Privacy expert says current bylaw ‘protects citizens’ fundamental right to privacy’
by Matthew Van Dongen Hamilton Spectator
A city bylaw passed in 2010 bans residential security cameras from pointing anywhere other than the homeowner’s own property. – John Rennison,Hamilton Spectator file photo
The city will look at making it legal for homeowners to point security cameras at the street as a way to aid police investigations.
But the province’s former privacy commissioner, Ann Cavoukian, is urging council to think twice.
Councillors endorsed a motion from Coun. Sam Merulla Wednesday to study changing a city bylaw that bans residential security cameras from pointing anywhere other than the homeowner’s own property.
Merulla argued home security footage is an increasingly crucial investigative tool, pointing to footage that helped police track down the people who murdered Ancaster’s Tim Bosma.
“You can already walk down the street holding a video camera without breaking the law. But you can’t point a security camera at the street? That doesn’t make sense to me,” he said.
He also argued the existing bylaw is tough to enforce, given a homeowner can refuse access to a bylaw officer seeking to examine camera footage.
But Cavoukian, now a privacy expert-in-residence at Ryerson University, said Hamilton’s bylaw was hailed as a “progressive” measure when it was passed in 2010. (The rule was one of many included in the city’s “fortifications” bylaw enacted in response to gang clubhouse concerns.)
“You would be going from a wonderful bylaw that protects your citizens’ fundamental right to privacy … to allowing practically everything (in neighbourhoods) to be recorded,” she said. “Why would you do that?”
It’s unclear how many Ontario cities actually ban private homeowner cameras from pointing at public spaces. London has a bylaw with similar provisions.
Federal privacy law has strict rules for how businesses can record their customers, employees and public space — but those laws don’t apply to homeowners.
Coun. Aidan Johnson asked city staff to investigate any “constitutional rights implications” around privacy as part of the report back to council.
The city included the security camera rule in 2010 “as simple recognition of the right to privacy,” said building inspection manager John Lane.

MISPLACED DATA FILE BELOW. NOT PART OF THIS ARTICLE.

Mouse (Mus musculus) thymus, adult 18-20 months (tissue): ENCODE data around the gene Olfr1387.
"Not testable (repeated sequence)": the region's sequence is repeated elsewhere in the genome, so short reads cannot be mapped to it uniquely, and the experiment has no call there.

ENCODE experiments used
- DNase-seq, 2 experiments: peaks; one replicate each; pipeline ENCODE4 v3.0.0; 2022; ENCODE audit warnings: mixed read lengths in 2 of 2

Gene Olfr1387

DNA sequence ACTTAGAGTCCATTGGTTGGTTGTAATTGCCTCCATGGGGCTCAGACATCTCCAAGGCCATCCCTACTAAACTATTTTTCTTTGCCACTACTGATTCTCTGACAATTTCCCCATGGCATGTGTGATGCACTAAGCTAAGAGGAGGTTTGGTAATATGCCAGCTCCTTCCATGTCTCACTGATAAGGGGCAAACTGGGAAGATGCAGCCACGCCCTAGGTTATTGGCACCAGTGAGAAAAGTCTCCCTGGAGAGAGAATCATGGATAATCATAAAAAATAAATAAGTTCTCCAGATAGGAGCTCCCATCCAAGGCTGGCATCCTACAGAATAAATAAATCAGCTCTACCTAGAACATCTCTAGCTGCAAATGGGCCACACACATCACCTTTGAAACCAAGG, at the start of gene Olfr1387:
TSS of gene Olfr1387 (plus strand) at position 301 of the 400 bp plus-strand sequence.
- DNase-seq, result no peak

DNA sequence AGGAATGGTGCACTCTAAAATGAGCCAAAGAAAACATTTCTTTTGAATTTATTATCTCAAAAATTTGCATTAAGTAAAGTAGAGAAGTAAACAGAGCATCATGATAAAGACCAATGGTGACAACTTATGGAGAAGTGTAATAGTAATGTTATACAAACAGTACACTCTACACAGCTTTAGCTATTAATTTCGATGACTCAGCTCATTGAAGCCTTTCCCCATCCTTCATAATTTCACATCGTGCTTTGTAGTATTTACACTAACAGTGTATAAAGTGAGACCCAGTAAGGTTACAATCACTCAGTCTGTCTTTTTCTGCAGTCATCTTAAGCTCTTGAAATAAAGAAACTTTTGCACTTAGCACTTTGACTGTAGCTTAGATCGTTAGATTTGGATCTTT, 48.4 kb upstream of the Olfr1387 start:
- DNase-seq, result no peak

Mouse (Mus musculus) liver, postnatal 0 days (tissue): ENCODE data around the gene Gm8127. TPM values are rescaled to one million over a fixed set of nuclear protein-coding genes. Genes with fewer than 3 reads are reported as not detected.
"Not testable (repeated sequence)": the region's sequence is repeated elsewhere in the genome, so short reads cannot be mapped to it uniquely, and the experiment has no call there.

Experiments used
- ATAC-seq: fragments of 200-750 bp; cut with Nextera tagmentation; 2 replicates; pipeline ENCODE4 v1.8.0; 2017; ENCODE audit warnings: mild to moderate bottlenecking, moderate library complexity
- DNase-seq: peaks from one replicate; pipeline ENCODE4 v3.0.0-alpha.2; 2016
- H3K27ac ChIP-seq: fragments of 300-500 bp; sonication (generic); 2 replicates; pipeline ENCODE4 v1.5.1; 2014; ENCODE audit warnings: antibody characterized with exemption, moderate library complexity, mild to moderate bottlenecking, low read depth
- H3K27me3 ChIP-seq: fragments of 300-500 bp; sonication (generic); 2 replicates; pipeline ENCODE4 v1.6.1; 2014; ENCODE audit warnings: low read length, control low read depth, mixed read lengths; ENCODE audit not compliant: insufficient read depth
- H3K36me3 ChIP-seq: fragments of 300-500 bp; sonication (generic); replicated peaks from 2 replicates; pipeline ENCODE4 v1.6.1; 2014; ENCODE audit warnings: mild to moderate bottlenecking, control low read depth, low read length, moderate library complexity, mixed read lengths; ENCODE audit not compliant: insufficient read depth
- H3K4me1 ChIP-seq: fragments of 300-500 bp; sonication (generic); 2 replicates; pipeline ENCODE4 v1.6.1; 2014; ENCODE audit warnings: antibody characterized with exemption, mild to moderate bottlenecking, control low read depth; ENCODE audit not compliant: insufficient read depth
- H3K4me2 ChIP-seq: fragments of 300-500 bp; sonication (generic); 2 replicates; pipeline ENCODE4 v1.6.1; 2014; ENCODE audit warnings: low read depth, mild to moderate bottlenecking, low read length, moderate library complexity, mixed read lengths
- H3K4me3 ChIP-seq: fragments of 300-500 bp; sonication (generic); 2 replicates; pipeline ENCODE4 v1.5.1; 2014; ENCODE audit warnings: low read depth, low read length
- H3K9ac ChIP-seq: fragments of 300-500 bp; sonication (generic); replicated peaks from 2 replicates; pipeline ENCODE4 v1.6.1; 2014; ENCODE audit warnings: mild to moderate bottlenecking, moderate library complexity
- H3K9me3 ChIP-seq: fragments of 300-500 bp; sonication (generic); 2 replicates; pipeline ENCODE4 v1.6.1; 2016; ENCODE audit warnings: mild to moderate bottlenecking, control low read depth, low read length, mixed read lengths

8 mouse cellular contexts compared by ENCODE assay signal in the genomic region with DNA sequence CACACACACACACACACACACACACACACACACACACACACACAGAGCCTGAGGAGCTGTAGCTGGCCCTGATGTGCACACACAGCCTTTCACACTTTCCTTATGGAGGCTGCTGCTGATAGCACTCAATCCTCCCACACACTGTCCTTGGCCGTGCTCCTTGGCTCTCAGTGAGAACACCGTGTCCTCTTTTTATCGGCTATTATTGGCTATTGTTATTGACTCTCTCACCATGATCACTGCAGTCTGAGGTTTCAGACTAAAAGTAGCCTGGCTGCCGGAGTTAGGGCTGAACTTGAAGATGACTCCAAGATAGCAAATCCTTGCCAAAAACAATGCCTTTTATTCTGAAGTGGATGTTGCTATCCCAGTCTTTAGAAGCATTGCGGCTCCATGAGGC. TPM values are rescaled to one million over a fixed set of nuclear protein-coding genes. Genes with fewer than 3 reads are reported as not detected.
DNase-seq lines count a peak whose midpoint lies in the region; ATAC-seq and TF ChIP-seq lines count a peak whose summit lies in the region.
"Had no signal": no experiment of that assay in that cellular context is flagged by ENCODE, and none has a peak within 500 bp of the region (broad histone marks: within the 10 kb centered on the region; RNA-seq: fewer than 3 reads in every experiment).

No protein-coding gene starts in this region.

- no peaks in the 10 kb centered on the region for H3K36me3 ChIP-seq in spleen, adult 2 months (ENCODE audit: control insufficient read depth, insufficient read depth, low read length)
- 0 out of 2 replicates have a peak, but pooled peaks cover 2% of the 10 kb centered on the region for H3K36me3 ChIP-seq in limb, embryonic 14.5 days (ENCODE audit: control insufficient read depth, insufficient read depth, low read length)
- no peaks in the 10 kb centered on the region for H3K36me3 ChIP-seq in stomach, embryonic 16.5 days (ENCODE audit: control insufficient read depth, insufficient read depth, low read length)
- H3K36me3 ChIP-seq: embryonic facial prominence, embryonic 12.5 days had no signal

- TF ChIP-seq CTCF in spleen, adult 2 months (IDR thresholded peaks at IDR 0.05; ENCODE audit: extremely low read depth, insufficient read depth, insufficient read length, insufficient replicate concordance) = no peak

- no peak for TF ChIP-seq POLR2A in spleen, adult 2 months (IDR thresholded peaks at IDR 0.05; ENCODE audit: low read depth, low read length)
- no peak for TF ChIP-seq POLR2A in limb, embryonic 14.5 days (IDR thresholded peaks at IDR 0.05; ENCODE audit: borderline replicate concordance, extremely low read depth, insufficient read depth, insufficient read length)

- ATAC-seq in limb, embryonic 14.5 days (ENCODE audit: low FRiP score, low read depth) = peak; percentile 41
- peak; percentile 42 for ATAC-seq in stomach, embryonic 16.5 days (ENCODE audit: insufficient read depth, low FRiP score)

He estimated the department fields two or three complaints per month from residents upset about cameras pointed their way. The city occasionally orders homeowners to change the field of view of a security camera — but no one has ever been charged or fined under the bylaw, he said.
Homeowners can also apply for a bylaw exemption if they have a compelling rationale for monitoring the street — like evidence of harassment or regular criminal activity. (Fewer than 20 homeowners are exempt.)
Lane said he is open to revisiting the bylaw — particularly if police make a case for allowing street monitoring. He noted Halton police already encourage residents to register their cameras to aid in investigations.
Hamilton police board chair Lloyd Ferguson applauded the idea. “This is something senior command supports,” he said.
Merulla emphasized his intent is not to remove bylaw protection for bedroom windows or backyards. “Your backyard is private,” he said. “The street is not.”
But making that distinction might be tricky. “Depending on where your camera is mounted, recording the street but not the neighbours could be logistically difficult,” Lane said.
The latest study comes as the city explores adding more surveillance cameras in parks to combat vandalism and illegal dumping It also recently added cameras to city buses and garbage trucks, as well as at hundreds of intersections.